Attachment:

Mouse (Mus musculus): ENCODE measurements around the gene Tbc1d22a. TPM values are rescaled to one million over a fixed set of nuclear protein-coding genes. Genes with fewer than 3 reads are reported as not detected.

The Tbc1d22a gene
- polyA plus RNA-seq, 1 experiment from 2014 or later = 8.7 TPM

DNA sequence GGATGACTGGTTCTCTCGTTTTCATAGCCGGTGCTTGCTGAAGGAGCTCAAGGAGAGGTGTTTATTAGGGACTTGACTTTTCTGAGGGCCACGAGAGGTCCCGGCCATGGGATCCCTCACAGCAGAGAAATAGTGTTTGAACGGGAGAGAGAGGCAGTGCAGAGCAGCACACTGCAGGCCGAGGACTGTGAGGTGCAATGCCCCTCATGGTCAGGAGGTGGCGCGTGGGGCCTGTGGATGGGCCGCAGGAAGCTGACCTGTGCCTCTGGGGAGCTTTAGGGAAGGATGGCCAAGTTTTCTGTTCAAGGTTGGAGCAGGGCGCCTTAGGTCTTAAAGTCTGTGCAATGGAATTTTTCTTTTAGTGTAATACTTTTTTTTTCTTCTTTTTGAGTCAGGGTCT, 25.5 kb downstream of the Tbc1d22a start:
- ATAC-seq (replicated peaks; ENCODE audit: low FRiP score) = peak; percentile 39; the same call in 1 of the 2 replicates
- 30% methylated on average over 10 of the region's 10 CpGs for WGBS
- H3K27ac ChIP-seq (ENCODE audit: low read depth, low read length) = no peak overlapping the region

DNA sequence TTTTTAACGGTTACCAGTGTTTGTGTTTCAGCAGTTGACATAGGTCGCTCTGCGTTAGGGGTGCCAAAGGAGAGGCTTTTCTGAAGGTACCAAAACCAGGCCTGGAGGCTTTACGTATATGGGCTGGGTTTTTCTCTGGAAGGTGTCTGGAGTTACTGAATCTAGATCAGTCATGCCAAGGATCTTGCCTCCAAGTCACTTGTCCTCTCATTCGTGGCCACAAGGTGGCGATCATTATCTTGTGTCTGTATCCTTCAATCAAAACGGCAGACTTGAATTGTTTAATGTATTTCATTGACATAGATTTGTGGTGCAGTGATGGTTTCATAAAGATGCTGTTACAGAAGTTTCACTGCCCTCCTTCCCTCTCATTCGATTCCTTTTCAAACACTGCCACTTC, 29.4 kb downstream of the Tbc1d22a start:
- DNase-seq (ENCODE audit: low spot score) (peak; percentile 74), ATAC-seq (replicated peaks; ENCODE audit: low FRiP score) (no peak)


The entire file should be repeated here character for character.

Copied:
Mouse (Mus musculus): ENCODE measurements around the gene Tbc1d22a. TPM values are rescaled to one million over a fixed set of nuclear protein-coding genes. Genes with fewer than 3 reads are reported as not detected.

The Tbc1d22a gene
- polyA plus RNA-seq, 1 experiment from 2014 or later = 8.7 TPM

DNA sequence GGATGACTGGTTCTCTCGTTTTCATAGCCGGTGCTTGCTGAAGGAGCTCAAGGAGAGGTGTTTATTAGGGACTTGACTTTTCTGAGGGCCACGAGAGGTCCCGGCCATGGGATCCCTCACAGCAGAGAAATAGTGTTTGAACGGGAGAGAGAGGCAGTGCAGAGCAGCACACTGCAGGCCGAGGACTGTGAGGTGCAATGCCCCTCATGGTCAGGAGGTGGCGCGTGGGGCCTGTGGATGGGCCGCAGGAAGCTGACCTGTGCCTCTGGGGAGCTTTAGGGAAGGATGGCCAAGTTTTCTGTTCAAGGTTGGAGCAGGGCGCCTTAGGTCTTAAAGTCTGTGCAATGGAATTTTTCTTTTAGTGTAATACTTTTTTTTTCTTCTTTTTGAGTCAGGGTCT, 25.5 kb downstream of the Tbc1d22a start:
- ATAC-seq (replicated peaks; ENCODE audit: low FRiP score) = peak; percentile 39; the same call in 1 of the 2 replicates
- 30% methylated on average over 10 of the region's 10 CpGs for WGBS
- H3K27ac ChIP-seq (ENCODE audit: low read depth, low read length) = no peak overlapping the region

DNA sequence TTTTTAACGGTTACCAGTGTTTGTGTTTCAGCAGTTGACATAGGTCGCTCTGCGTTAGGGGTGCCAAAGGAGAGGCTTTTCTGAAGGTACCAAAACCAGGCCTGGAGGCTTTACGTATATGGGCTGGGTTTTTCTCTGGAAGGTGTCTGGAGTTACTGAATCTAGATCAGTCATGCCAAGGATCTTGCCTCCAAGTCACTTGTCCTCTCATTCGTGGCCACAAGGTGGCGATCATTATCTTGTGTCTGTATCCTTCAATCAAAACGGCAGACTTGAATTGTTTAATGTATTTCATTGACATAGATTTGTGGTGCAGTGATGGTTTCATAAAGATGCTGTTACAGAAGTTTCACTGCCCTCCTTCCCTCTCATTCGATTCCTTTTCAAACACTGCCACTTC, 29.4 kb downstream of the Tbc1d22a start:
- DNase-seq (ENCODE audit: low spot score) (peak; percentile 74), ATAC-seq (replicated peaks; ENCODE audit: low FRiP score) (no peak)